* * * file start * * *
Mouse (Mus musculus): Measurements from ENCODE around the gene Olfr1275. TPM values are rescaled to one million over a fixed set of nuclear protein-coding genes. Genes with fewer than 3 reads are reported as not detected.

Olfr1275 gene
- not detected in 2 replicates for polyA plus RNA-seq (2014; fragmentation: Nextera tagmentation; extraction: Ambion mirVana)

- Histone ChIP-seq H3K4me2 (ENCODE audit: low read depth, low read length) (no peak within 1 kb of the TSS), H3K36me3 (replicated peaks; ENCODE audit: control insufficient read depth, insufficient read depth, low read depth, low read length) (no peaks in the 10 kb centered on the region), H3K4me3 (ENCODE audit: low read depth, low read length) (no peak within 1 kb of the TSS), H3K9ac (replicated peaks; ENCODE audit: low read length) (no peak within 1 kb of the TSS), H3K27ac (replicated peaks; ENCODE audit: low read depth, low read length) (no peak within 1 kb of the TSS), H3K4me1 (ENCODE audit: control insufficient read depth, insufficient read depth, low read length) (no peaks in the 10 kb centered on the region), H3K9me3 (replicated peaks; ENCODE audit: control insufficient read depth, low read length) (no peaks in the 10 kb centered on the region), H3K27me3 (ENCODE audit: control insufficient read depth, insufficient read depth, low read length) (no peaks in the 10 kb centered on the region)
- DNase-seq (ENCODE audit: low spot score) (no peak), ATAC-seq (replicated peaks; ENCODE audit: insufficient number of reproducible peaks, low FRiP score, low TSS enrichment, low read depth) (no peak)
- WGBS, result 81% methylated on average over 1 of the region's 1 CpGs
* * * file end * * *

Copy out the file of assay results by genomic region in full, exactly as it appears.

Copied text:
Mouse (Mus musculus): Measurements from ENCODE around the gene Olfr1275. TPM values are rescaled to one million over a fixed set of nuclear protein-coding genes. Genes with fewer than 3 reads are reported as not detected.

Olfr1275 gene
- not detected in 2 replicates for polyA plus RNA-seq (2014; fragmentation: Nextera tagmentation; extraction: Ambion mirVana)

- Histone ChIP-seq H3K4me2 (ENCODE audit: low read depth, low read length) (no peak within 1 kb of the TSS), H3K36me3 (replicated peaks; ENCODE audit: control insufficient read depth, insufficient read depth, low read depth, low read length) (no peaks in the 10 kb centered on the region), H3K4me3 (ENCODE audit: low read depth, low read length) (no peak within 1 kb of the TSS), H3K9ac (replicated peaks; ENCODE audit: low read length) (no peak within 1 kb of the TSS), H3K27ac (replicated peaks; ENCODE audit: low read depth, low read length) (no peak within 1 kb of the TSS), H3K4me1 (ENCODE audit: control insufficient read depth, insufficient read depth, low read length) (no peaks in the 10 kb centered on the region), H3K9me3 (replicated peaks; ENCODE audit: control insufficient read depth, low read length) (no peaks in the 10 kb centered on the region), H3K27me3 (ENCODE audit: control insufficient read depth, insufficient read depth, low read length) (no peaks in the 10 kb centered on the region)
- DNase-seq (ENCODE audit: low spot score) (no peak), ATAC-seq (replicated peaks; ENCODE audit: insufficient number of reproducible peaks, low FRiP score, low TSS enrichment, low read depth) (no peak)
- WGBS, result 81% methylated on average over 1 of the region's 1 CpGs